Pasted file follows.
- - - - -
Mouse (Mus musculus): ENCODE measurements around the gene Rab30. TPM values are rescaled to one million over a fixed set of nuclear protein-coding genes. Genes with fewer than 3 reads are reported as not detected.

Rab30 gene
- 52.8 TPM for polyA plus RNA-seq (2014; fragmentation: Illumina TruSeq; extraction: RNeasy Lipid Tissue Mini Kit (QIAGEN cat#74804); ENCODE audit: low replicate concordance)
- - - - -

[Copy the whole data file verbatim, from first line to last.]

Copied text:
Mouse (Mus musculus): ENCODE measurements around the gene Rab30. TPM values are rescaled to one million over a fixed set of nuclear protein-coding genes. Genes with fewer than 3 reads are reported as not detected.

Rab30 gene
- 52.8 TPM for polyA plus RNA-seq (2014; fragmentation: Illumina TruSeq; extraction: RNeasy Lipid Tissue Mini Kit (QIAGEN cat#74804); ENCODE audit: low replicate concordance)